On Mon, 15 Jan 2007, Julian Mehnle wrote:
Search spf-discuss for "TENBOX" (just a funny acronym I made up to give the
problem a catchy name):
I've looked over those posts. Seems TENBOX is more ambitious than what
I've proposed, but even less fleshed out.
When attacking a large problem like the TENBOX requirements, it's always
good to Divide and Conquer. A good way to do this is to first simplify
the information that needs to pass from the forwarder to the recipient's
anti-spam configuration as much as possible. We could hope to reduce it
to a simple token, much like an e-mail address.
Then, we sunder the TENBOX requirements into two sub-specifications:
* TENBOX/E (E in authEntication) allows incoming forwarded mail to be
identified and associated with the forwarder's token in an efficient,
* TENBOX/O (O in authOrization) deals with the problem of getting a list
of forwarder-tokens to trust into a non-technical recipient's MTA, while
keeping spammers-who-pretend-to-forward out.
My proposal, of course, already fulfills TENBOX/E.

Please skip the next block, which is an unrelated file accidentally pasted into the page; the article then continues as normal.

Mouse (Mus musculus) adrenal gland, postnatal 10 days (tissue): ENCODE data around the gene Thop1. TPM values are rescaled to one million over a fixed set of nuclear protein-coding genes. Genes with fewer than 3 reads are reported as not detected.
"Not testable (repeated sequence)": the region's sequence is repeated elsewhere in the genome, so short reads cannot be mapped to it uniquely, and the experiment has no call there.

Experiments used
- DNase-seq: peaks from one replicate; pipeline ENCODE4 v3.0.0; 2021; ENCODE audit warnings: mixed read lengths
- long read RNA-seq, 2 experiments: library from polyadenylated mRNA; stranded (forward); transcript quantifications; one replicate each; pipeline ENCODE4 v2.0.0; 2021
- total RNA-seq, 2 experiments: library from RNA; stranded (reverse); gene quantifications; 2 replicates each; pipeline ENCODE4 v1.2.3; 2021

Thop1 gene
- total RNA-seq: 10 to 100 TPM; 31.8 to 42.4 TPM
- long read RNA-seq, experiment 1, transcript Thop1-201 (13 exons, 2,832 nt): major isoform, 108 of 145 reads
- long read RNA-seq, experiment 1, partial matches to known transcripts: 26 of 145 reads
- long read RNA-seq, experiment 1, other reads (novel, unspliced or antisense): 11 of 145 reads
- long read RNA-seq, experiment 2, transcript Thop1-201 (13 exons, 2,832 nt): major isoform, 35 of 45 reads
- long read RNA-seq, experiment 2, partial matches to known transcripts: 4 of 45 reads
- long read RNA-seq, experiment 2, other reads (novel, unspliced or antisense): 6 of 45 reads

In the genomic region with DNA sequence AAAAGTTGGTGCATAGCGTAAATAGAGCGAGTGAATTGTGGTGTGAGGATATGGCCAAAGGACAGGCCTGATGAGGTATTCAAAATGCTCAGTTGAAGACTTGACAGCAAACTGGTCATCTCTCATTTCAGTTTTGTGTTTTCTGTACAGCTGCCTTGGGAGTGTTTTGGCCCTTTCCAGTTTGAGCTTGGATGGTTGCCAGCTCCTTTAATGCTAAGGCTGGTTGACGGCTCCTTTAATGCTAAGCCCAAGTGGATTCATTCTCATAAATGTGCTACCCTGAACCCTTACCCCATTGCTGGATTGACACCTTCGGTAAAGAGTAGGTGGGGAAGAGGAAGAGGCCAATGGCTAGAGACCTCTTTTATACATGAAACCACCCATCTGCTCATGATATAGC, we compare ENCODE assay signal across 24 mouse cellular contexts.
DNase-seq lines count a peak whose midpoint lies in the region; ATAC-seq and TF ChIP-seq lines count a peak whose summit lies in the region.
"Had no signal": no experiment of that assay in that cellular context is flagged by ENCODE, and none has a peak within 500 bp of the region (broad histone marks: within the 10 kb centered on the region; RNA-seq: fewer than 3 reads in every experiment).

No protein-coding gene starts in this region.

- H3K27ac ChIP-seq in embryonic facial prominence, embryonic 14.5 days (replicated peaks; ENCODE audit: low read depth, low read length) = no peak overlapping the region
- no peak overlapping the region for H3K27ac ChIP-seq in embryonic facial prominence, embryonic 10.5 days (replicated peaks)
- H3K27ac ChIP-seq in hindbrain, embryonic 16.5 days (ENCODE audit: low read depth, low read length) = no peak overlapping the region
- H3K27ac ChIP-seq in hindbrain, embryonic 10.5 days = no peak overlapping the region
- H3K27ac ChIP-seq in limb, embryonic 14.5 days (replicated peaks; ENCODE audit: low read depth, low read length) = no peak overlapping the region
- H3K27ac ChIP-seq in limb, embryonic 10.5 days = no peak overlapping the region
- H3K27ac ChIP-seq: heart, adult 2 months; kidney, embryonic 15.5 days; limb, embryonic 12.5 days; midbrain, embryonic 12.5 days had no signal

As for TENBOX/O, the way I'd do it is introduce a second ESMTP extension
that allows a "Request whitelisting" command, with three arguments:
* The recipient to whom access is requested
* The token that will be used for the whitelisted mail
* An address to send a notification message once the recipient has
decided to accept or deny the request.
One implementation approach would be for the MTA to then synthesize an
e-mail similar to the "confirmed opt-in" of a mailing list, and send it to
the recipient. The recipient's reply would go direct to a "robot" address
at his ISP (the actual whitelist-requester would never see it.). When the
robot recieves the reply, it would first adjust the whitelist, and then
send a message to the notification address. This would be compatible to
But a TENBOX/O implementor whose users all use one MUA (such as in
webmail), could instead take the process out of band, popping up a
"So-and-so wants you to whitelist them" dialog.
An ISP could also provide a "control panel", where a user can manually
enter TENBOX tokens to trust, and then disable notification of whitelist
requests. In this case, the whitelist request command would only tell
the requester whether he was already in the whitelist or not.
---- Michael Deutschmann <michael(_at_)talamasca(_dot_)ocis(_dot_)net>
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